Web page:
What is ‘the best interests of the child’?
Family Law Act 1975 (‘The Act’) was amended in 1995 to include the term ‘best interest’ in relation to children. Now including both short-term and long-term concerns, the Act considers the child’s physical and emotional well-being and health, as well as financial, moral, cultural, educational and religious interests.
There are two tiers of consideration, namely primary considerations and additional considerations.
Primary Considerations include:
- The benefit for the child to have a meaningful relationship with both parents;
- The need to protect the child from physical and psychological harm whether by being subjected to, or exposed to abuse, neglect or family violence; and
- The Court will give greater weight to the need for protecting the children from harm.
Additional Considerations include:
- The child’s relationship with each parent, relatives and family friends;
- The ability and willingness of each parent to encourage a meaningful relationship between the child and the other parent;
- The child’s views, their level of maturity and understanding that may affect those views;
- The likely effect on the child of a change in circumstances, including separation form a parent of person that the child has been living with;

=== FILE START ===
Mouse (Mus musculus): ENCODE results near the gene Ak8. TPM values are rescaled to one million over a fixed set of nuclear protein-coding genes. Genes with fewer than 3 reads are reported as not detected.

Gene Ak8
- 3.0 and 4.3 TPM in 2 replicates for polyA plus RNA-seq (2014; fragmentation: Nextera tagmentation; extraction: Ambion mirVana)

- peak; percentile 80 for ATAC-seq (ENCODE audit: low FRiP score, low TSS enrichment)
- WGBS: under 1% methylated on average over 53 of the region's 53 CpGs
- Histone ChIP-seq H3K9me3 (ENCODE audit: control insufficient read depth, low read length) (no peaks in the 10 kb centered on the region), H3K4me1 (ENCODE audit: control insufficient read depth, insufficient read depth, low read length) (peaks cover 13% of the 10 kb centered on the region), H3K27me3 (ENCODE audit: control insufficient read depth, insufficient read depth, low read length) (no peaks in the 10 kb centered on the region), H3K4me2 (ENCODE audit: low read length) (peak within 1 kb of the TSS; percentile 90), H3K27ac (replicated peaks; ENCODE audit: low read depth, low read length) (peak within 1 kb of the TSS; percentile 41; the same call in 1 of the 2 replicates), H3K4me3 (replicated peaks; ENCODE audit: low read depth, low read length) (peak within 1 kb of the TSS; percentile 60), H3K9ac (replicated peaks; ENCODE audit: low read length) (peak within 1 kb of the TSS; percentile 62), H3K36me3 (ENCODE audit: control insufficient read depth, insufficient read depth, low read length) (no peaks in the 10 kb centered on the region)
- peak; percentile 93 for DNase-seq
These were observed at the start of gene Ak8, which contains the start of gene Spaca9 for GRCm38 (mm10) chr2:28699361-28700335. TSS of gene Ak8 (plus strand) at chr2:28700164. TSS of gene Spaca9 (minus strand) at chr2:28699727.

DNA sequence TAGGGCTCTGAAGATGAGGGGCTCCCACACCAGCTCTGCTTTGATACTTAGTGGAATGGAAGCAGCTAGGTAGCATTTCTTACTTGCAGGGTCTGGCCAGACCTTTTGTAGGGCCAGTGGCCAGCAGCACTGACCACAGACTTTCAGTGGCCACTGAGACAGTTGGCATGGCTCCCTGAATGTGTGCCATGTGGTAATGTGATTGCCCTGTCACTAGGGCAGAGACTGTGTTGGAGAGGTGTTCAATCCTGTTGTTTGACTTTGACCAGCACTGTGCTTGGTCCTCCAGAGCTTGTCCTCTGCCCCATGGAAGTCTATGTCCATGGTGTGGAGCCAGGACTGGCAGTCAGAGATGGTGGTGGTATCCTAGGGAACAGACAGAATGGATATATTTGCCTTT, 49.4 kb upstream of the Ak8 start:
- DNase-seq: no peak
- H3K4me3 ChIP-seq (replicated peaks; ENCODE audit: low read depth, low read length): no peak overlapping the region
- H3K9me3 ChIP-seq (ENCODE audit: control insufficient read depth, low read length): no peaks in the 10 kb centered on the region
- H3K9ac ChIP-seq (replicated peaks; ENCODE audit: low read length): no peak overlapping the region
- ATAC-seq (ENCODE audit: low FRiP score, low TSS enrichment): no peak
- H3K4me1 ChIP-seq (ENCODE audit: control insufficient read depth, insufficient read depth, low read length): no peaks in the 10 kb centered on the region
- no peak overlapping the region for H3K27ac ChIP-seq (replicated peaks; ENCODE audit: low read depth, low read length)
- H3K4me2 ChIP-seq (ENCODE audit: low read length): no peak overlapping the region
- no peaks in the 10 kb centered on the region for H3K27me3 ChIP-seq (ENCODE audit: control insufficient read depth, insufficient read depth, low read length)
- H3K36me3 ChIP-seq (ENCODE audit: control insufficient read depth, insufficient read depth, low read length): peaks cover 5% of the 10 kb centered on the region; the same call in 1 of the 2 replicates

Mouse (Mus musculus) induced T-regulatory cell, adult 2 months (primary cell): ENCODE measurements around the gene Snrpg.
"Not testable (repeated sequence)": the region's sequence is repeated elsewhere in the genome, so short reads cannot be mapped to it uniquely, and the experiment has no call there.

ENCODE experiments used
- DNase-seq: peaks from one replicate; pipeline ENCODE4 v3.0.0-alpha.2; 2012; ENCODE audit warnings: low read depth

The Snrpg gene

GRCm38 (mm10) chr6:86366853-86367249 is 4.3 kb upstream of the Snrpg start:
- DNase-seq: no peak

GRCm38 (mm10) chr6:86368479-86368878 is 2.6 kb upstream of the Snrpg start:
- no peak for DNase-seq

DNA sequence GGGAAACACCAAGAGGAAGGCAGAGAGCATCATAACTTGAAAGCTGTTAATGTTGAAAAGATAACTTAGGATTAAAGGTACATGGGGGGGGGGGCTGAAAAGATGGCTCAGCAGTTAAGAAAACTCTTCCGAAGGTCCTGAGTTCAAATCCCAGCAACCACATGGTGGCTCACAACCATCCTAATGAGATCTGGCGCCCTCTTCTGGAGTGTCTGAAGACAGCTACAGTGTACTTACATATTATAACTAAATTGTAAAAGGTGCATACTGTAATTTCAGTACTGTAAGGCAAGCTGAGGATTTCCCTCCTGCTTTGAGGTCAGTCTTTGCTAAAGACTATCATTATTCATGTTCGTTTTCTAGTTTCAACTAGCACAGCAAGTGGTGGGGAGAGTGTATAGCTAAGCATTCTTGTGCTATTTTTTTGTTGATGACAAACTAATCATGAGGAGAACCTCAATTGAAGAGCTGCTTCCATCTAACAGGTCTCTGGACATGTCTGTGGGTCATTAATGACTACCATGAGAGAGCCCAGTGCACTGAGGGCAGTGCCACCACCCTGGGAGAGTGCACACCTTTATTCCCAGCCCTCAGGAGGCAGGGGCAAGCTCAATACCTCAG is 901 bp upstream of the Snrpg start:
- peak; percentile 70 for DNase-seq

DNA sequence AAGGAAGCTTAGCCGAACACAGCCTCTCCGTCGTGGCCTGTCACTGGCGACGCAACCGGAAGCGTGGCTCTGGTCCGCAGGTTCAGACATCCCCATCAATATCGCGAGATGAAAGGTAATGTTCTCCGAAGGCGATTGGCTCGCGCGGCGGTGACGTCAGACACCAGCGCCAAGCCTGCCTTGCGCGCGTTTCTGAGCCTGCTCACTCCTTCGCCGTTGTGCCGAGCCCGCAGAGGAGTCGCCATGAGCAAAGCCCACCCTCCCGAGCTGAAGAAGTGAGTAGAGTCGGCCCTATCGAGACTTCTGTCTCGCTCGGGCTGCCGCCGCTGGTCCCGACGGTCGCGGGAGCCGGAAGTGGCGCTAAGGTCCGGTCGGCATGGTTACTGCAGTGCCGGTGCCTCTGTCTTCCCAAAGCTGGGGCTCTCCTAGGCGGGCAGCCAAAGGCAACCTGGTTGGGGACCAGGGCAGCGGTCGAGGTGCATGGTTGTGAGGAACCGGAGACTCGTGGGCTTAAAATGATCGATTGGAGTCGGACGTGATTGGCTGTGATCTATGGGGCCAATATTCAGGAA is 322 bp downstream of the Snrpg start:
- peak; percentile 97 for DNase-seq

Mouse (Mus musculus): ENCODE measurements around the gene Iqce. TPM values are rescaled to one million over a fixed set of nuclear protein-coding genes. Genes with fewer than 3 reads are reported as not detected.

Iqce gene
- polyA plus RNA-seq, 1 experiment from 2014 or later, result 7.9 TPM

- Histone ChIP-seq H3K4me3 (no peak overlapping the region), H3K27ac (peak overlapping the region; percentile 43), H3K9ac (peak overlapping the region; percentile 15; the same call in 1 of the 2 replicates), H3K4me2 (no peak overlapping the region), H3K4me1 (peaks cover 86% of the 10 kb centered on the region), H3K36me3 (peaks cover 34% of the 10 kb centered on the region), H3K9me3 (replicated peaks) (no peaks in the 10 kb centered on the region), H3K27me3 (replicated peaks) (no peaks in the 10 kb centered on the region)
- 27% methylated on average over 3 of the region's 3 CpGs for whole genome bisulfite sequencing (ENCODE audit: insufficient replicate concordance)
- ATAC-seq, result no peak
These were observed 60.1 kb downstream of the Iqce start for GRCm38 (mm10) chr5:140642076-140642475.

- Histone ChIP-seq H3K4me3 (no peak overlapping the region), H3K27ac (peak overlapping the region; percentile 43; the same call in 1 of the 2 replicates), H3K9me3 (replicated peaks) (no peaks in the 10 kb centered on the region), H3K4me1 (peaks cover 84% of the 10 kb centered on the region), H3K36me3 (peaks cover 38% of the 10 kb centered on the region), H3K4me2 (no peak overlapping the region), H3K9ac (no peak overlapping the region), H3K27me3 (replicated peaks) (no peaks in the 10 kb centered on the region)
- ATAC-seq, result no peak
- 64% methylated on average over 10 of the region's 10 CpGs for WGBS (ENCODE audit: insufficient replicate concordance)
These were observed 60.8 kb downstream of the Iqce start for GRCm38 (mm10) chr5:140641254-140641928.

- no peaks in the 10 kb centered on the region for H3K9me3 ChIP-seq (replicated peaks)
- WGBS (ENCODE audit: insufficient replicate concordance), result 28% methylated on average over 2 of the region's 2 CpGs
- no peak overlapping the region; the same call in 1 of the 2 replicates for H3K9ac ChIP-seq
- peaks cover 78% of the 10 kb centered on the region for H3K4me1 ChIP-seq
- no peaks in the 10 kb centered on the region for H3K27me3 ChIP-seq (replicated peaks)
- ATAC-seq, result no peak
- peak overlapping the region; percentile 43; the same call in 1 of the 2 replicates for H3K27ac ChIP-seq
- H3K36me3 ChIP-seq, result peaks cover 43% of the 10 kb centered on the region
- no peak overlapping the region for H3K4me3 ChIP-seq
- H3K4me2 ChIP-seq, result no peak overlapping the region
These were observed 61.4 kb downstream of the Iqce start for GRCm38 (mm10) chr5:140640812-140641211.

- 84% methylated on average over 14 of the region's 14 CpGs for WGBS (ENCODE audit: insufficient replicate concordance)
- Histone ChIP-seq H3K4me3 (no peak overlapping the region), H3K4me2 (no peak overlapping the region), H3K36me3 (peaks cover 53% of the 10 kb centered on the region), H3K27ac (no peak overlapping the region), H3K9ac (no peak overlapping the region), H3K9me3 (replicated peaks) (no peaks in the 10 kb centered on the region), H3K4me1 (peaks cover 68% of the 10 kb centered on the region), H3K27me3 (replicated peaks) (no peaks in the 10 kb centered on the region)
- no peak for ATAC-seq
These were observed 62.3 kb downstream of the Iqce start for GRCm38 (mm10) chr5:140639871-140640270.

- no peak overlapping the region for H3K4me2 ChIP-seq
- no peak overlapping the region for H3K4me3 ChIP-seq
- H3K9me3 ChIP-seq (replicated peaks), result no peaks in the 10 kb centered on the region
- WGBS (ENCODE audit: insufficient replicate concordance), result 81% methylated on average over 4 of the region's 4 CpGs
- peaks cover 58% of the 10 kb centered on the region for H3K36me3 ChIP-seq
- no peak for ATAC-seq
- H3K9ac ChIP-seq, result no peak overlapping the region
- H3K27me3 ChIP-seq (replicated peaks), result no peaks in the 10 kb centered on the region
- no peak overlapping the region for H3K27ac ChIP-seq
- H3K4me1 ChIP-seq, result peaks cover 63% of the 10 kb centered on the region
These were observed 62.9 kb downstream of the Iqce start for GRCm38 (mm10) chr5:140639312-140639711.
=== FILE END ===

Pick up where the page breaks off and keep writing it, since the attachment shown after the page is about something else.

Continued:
- The practicality and expense of a child communicating and spending time with the other parent;
- The ability of each parent to provide for the child’s needs;
- Considers of maturity, sex, lifestyle, background and other characteristics of the child that the Court may see relevant;
- Rights of an Aboriginal and Torres Strait Islander child to enjoy their culture and the impact a parenting plan may have on that enjoyment;
- Each parent’s attitude towards the child and their responsibility as a parent;
- Any family violence involving the child or a member of the child’s family;
- Any family violence order that applies to the child or member of the child’s family, if:
- it is a final order, or
- the making of the order was contested by a person;
- Whether the making of the order would least likely lead to further court applications and hearings in relation to the child; and
- Any other factors that the Court may deem relevant.
A court may also consider each parents efforts to meet their parental responsibilities, including:
- Taking any opportunity to
- participate in making long-term decisions about the child;
- spending time with the child;
- Communication with the child and has:
- met their obligations to maintain the child; and
- facilitation of the other parents involvement in these aspects of the child’s life.
If the parents have separated, the court will also consider events and circumstances since the separation.
For more information, visit the Family Court site here.
Speaking with our Principal, Gina Hagan today will put your mind at ease if you are concerned about the family law process. Call us today on
07 5630 6506.